Council Chair Joins Celebration of Record Salmon Return

Council Chair Bill Bradbury joined representatives of federal dam operators, tribes, and other river users today in celebrating the huge return of salmon to the Columbia River in 2014 — a record return of sockeye and near record returns of fall Chinook and coho.

The total count at Bonneville Dam is expected to be about 2.3 million fish by the end of the year, exceeding the previous record of 2.1 million in 2011. Bonneville is the first place where fish can be counted as they return from the ocean. Counting began there in 1938 when the dam was completed.

“Salmon runs are cyclical and their success or failure depends on so many factors, every single year,” Bradbury said. “Some of those factors, like ocean conditions, are beyond our control. But many are not, and they are critically important to salmon survival. Through our Columbia River Basin Fish and Wildlife Program, we are working to improve conditions for salmon in the places we can impact — connecting areas of good habitat, removing fish-passage barriers, improving water quality, and carefully using hatcheries with our tribal and state partners to boost depleted stocks and, over time, rebuild naturally spawning runs. In short, we are working to provide a welcoming place for the salmon to come home to."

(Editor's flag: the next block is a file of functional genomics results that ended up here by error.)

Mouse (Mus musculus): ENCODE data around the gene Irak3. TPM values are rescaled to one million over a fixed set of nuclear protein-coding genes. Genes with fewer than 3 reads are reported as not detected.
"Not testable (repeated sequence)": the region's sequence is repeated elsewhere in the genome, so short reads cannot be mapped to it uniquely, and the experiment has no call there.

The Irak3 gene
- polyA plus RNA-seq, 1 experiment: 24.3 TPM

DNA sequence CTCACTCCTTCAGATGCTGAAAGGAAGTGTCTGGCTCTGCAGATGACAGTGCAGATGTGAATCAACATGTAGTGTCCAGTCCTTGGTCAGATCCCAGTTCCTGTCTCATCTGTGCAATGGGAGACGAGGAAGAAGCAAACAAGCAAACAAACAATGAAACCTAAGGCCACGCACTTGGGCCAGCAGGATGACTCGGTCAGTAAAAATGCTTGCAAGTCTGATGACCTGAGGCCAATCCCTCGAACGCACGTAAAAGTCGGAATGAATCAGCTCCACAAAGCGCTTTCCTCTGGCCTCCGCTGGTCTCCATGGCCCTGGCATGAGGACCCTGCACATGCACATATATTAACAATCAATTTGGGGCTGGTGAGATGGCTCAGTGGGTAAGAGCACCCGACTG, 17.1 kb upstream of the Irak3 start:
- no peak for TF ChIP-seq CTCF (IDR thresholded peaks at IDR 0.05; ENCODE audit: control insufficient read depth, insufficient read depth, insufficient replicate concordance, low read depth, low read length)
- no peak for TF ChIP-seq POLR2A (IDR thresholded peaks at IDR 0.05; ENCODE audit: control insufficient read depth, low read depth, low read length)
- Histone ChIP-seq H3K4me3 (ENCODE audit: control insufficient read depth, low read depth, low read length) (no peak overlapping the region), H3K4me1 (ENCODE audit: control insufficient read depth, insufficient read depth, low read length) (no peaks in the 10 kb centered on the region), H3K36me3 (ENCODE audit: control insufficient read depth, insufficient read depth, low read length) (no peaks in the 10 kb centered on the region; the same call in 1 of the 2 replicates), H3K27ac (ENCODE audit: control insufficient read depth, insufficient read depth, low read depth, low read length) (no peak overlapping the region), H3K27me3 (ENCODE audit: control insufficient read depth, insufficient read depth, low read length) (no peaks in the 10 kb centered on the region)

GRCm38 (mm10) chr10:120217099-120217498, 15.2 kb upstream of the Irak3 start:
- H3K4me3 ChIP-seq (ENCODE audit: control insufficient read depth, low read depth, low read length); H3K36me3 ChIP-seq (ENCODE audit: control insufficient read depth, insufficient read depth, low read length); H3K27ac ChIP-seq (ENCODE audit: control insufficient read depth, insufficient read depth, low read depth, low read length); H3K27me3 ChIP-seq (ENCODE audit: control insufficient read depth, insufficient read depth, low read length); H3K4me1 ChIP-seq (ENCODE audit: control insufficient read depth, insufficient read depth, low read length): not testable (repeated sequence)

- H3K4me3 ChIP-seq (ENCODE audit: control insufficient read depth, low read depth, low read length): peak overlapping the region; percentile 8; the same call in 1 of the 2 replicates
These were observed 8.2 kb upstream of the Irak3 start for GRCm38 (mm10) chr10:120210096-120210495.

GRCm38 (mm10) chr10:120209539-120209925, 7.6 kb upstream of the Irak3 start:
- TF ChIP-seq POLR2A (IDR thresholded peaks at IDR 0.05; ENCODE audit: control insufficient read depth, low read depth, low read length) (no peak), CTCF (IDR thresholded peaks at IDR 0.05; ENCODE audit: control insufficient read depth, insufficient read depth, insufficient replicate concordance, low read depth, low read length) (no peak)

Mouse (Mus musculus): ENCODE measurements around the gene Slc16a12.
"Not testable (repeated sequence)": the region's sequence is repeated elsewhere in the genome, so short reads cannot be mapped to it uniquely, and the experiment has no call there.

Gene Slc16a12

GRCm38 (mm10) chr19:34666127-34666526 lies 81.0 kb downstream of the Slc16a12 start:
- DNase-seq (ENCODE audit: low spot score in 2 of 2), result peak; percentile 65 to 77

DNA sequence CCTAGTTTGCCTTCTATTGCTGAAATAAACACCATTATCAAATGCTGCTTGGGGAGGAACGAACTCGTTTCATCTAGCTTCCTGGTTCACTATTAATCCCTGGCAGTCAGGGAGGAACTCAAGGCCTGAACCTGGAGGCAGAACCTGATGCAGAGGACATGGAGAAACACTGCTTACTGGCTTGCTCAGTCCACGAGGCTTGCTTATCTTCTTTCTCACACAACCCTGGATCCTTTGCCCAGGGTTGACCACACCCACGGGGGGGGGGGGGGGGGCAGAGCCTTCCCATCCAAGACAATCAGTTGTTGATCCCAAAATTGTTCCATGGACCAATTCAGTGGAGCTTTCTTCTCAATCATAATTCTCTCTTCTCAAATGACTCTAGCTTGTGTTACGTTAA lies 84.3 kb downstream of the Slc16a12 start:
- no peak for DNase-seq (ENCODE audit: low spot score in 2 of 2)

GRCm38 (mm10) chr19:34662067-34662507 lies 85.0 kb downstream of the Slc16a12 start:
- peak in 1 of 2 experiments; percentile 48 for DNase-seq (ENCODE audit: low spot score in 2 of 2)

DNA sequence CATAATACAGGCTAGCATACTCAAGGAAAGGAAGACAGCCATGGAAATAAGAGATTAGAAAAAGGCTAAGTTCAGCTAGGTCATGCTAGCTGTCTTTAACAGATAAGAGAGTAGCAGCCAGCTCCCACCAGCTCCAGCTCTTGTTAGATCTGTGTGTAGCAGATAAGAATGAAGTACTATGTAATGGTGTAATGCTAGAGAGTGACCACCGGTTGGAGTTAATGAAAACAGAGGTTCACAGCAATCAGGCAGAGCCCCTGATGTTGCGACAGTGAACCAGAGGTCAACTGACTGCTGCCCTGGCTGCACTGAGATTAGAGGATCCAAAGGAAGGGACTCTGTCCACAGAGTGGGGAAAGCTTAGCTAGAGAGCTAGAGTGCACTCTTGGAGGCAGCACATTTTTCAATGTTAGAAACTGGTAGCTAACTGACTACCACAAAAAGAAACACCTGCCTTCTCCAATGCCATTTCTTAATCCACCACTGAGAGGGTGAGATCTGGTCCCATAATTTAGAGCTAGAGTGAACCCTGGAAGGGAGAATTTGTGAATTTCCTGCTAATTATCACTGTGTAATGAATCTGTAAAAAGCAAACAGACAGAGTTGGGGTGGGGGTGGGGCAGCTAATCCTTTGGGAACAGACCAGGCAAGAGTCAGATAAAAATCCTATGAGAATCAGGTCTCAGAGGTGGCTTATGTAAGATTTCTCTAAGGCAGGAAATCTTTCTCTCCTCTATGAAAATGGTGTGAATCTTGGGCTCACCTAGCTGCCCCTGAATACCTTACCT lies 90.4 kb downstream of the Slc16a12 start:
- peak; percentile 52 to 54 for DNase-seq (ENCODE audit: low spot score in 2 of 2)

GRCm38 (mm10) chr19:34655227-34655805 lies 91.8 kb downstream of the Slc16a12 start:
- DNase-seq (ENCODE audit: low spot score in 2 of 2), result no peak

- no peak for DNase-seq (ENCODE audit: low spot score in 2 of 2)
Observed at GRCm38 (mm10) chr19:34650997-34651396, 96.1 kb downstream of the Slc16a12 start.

The leaders assembled in the visitor center on the Washington side of the dam today also celebrated the collaboration that is helping boost the number of salmon returning to the river and its tributaries. According to the speakers, who represented the U.S. Army Corps of Engineers, Bonneville Power Administration, Columbia River Inter-Tribal Fish Commission, NOAA Fisheries, Northwest RiverPartners, and the Council, the strong collaboration continues to improve habitat and future prospects for many species, including those listed under the Endangered Species Act.

“We who enjoy the benefits of the largest hydropower system in the nation responsibly pay to mitigate the damage it does to fish and wildlife through the Council’s fish and wildlife program, the largest of its kind in the nation,” Bradbury said. “The impressive 2014 runs demonstrate the incredible resiliency of salmon and give us hope that our collaborative efforts to improve salmon habitat and build up salmon runs will be successful in the long run.”